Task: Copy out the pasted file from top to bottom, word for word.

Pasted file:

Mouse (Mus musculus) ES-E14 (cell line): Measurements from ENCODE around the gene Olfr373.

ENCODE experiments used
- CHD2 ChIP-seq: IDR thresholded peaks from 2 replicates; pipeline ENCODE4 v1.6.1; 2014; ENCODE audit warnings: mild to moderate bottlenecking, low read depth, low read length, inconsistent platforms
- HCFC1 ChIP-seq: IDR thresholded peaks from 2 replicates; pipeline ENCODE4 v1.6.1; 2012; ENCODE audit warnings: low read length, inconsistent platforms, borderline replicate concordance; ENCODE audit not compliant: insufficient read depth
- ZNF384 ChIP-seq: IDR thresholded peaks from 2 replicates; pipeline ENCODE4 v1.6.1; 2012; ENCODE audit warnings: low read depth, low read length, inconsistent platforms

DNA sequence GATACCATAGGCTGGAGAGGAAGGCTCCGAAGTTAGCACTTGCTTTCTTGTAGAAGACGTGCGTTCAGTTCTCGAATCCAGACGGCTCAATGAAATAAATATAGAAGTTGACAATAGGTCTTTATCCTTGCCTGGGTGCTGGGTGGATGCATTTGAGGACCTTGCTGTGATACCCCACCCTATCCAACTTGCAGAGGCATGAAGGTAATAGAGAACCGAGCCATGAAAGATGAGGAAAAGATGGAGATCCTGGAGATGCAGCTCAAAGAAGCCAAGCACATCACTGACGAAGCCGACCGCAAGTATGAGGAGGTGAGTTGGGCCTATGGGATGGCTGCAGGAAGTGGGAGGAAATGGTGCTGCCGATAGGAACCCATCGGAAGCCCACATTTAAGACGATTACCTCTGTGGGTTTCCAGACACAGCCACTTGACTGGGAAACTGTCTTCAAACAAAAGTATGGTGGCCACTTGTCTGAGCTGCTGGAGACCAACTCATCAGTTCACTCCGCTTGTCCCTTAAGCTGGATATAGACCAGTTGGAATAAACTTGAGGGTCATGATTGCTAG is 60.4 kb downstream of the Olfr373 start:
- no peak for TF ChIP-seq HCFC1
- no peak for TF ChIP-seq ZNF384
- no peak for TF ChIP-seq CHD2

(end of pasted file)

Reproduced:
Mouse (Mus musculus) ES-E14 (cell line): Measurements from ENCODE around the gene Olfr373.

ENCODE experiments used
- CHD2 ChIP-seq: IDR thresholded peaks from 2 replicates; pipeline ENCODE4 v1.6.1; 2014; ENCODE audit warnings: mild to moderate bottlenecking, low read depth, low read length, inconsistent platforms
- HCFC1 ChIP-seq: IDR thresholded peaks from 2 replicates; pipeline ENCODE4 v1.6.1; 2012; ENCODE audit warnings: low read length, inconsistent platforms, borderline replicate concordance; ENCODE audit not compliant: insufficient read depth
- ZNF384 ChIP-seq: IDR thresholded peaks from 2 replicates; pipeline ENCODE4 v1.6.1; 2012; ENCODE audit warnings: low read depth, low read length, inconsistent platforms

DNA sequence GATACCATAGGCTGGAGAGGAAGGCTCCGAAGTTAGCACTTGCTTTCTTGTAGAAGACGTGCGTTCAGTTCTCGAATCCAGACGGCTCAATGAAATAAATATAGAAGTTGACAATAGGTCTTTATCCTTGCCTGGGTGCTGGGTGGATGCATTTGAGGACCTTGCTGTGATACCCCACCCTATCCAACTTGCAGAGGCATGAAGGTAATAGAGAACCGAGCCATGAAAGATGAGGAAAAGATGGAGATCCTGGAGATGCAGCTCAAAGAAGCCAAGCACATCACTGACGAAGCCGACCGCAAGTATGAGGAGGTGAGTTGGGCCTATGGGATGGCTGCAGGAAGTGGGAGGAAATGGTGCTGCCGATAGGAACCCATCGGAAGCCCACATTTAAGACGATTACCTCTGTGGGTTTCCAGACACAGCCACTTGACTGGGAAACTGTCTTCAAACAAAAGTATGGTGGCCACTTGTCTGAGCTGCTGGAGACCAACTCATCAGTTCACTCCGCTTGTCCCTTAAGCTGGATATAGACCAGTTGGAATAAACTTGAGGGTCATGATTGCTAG is 60.4 kb downstream of the Olfr373 start:
- no peak for TF ChIP-seq HCFC1
- no peak for TF ChIP-seq ZNF384
- no peak for TF ChIP-seq CHD2